Prime Minister Jacinda Ardern is pushing back on the "idea we support gangs" as National leader Judith Collins continues her attacks on "weak" Police Minister Poto Williams, with patched members on the rise.
The number of patched gang members on the National Gang List has more than doubled since Labour came to power. As of June 30, there were 8061 gang members on the list curated by police, up from 5343 at the end of 2017.
"It is an extraordinary failure in terms of dealing with gangs, and at the same time, we have the Government giving $2.75 million to the Mongrel Mob trust so that they can run a meth programme," Collins told Magic Talk on Monday.
"There's no fear now, from the gangs, that I can see."
The Government signing off nearly $3 million to the Mongrel Mob-linked rehabilitation scheme Kahukura, has given National more fuel to exert its claim that Labour is "soft on crime" and that it "cuddles" up to gang members.
But Ardern, appearing on The AM Show on Monday, pushed back on the idea, telling host Ryan Bridge the scheme will be closely monitored by the Ministry of Health and it must produce the same promising results it showed when a short pilot was run last year.
"What I will push back on... there's been some suggestion here that because it's a treatment programme that yes, has had people involved in gangs who are part of the treatment that have methamphetamine addiction and the programme seeks to end that methamphetamine addiction - the idea that somehow implicitly means that we support gangs. I just reject that, I really do."
Ardern said the pilot programme showed promising results and was thus supported by the Ministry of Health, Corrections and local police.
"Some of those results included there were no dropouts, there was a 100 percent pass rate on drug testing, and 80 percent compliance with probation and court ordered requirements," she said.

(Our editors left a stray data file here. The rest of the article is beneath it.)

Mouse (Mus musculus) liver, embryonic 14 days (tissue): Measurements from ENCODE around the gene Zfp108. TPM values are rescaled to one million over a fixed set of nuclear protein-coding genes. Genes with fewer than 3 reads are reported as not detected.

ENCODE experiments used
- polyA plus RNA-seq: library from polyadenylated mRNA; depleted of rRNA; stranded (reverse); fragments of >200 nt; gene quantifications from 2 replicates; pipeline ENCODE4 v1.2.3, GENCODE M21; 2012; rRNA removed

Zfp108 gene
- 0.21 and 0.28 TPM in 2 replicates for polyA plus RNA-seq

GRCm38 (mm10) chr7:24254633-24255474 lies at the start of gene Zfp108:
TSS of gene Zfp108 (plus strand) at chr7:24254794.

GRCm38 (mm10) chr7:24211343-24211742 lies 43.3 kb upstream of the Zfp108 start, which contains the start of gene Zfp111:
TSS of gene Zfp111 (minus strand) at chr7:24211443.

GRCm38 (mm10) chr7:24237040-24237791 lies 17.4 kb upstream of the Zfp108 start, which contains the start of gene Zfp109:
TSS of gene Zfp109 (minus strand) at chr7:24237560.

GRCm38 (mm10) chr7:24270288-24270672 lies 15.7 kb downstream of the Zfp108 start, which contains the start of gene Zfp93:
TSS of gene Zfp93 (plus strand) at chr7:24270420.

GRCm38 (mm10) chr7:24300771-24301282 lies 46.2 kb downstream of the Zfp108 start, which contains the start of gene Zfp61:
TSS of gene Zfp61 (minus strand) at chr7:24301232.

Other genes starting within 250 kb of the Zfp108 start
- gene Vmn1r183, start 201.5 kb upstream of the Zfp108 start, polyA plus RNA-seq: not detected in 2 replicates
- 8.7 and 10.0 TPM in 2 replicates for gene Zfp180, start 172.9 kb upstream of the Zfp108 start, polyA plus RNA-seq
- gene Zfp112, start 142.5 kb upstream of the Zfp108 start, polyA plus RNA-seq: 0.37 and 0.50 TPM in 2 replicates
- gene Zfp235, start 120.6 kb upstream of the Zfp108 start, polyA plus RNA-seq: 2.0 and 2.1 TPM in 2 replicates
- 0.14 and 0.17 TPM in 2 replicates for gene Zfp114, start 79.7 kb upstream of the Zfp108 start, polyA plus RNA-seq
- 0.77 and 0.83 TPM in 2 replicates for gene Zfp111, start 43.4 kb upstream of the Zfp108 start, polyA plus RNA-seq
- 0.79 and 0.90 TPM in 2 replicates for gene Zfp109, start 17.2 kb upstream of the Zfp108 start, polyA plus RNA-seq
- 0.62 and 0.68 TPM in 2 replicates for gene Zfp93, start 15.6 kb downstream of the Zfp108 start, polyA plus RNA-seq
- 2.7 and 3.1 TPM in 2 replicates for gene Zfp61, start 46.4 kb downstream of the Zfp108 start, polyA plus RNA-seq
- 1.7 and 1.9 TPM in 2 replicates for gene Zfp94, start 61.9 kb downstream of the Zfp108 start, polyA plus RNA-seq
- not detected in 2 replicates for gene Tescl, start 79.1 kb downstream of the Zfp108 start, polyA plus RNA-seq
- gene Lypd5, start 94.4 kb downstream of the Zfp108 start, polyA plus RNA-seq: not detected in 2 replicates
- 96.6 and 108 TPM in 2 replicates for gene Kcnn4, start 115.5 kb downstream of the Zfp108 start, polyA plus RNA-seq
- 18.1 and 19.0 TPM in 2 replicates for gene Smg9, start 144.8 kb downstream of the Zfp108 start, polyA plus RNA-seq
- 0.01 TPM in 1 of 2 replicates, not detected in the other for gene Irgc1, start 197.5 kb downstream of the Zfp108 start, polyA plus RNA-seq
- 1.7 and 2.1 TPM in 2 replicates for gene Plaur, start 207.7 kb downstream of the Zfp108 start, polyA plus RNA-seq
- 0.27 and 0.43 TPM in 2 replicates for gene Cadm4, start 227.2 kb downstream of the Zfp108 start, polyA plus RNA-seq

"It was funded based on evidence and that is why it is being supported. If it does not continue to produce results then of course you change its funding in the future."
Ardern wouldn't say if she trusts Harry Tam, the Mongrel Mob member who heads Hard 2 Reach, the trust that runs Kahukura.
"It is a programme that works with gang members. It was clear that there was involvement with those associated... The organisation is called Hard 2 Reach... The question is, do we simply say no one who's had an affiliation will ever access a drug treatment programme?"
National has funded similar rehab programmes before that have gang connections. But the party has argued it was different, because the Salvation Army always had oversight.
"Look, no problem giving money to the Salvation Army to run anti-meth programmes, but certainly this is ridiculous," Collins told Magic Talk.
"This is giving the very people who import, sell the drug, have standover tactics, grow their empire from the drug proceeds, giving them money to supposedly take some people off methamphetamine. I've never heard anything so ridiculous."
The latest Ipsos NZ Issues Monitor, a report that tracks how Kiwis feel about particular areas of concern, found that Labour is the most trusted political party when it comes to law and order.
But with violent criminal behaviour ramping up like never before, and an increase in gun crime, National is calling for the return of Armed Response Teams (ARTs), which were trialled by police last year but discontinued.
Police Minister Poto Williams' refusal to back arming police over concerns for Māori and Pacific communities being targeted, led Collins last week to call for her sacking. Now, with the latest gang numbers showing a rise in patched members, Collins is ramping up her attacks.
"I've never seen such a weak Minister of Police," she told Magic Talk. "Poto Williams is a total, total embarrassment. I'm getting police officers contacting me telling me how they feel totally unsupported by this Government."
Williams told Newshub Nation at the weekend the National Gang List is "not something that's useful in terms of really establishing" the gang picture in New Zealand.
"It's incredibly easy to get on the [gang] list because the police identify someone wearing a patch and so their name goes onto this database. But if people leave the gangs - and so many people are - it's very, very hard for police on the street to identify when someone's left."
Williams also rejected the notion Labour is soft on gangs.
"We are funding a programme that has been shown to work. We are not funding the gangs. I don't know how much clearer I can be."